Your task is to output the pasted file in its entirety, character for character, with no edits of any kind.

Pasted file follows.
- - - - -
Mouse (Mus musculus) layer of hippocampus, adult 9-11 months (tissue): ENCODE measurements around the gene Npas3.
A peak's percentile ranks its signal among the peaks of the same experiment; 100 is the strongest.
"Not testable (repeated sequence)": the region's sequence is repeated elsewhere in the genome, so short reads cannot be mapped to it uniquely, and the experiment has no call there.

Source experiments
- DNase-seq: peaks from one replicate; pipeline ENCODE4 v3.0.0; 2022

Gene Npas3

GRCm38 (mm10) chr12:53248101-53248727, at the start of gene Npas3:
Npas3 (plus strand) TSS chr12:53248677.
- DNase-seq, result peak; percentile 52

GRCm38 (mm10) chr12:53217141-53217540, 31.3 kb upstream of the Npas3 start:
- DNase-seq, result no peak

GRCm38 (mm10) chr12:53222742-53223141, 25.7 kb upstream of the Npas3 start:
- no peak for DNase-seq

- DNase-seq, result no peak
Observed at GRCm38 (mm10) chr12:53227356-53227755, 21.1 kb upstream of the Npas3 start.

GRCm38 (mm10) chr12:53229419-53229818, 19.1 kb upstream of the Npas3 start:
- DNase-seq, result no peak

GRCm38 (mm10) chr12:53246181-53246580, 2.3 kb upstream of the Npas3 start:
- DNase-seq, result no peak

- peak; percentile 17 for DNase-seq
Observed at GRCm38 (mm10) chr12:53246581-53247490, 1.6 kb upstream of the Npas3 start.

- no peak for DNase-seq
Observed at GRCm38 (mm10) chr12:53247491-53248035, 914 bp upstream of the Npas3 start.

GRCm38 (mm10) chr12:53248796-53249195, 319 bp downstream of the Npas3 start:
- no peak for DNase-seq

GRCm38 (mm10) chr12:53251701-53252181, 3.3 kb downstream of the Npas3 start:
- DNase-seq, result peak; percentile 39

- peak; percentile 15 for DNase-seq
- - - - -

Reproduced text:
Mouse (Mus musculus) layer of hippocampus, adult 9-11 months (tissue): ENCODE measurements around the gene Npas3.
A peak's percentile ranks its signal among the peaks of the same experiment; 100 is the strongest.
"Not testable (repeated sequence)": the region's sequence is repeated elsewhere in the genome, so short reads cannot be mapped to it uniquely, and the experiment has no call there.

Source experiments
- DNase-seq: peaks from one replicate; pipeline ENCODE4 v3.0.0; 2022

Gene Npas3

GRCm38 (mm10) chr12:53248101-53248727, at the start of gene Npas3:
Npas3 (plus strand) TSS chr12:53248677.
- DNase-seq, result peak; percentile 52

GRCm38 (mm10) chr12:53217141-53217540, 31.3 kb upstream of the Npas3 start:
- DNase-seq, result no peak

GRCm38 (mm10) chr12:53222742-53223141, 25.7 kb upstream of the Npas3 start:
- no peak for DNase-seq

- DNase-seq, result no peak
Observed at GRCm38 (mm10) chr12:53227356-53227755, 21.1 kb upstream of the Npas3 start.

GRCm38 (mm10) chr12:53229419-53229818, 19.1 kb upstream of the Npas3 start:
- DNase-seq, result no peak

GRCm38 (mm10) chr12:53246181-53246580, 2.3 kb upstream of the Npas3 start:
- DNase-seq, result no peak

- peak; percentile 17 for DNase-seq
Observed at GRCm38 (mm10) chr12:53246581-53247490, 1.6 kb upstream of the Npas3 start.

- no peak for DNase-seq
Observed at GRCm38 (mm10) chr12:53247491-53248035, 914 bp upstream of the Npas3 start.

GRCm38 (mm10) chr12:53248796-53249195, 319 bp downstream of the Npas3 start:
- no peak for DNase-seq

GRCm38 (mm10) chr12:53251701-53252181, 3.3 kb downstream of the Npas3 start:
- DNase-seq, result peak; percentile 39

- peak; percentile 15 for DNase-seq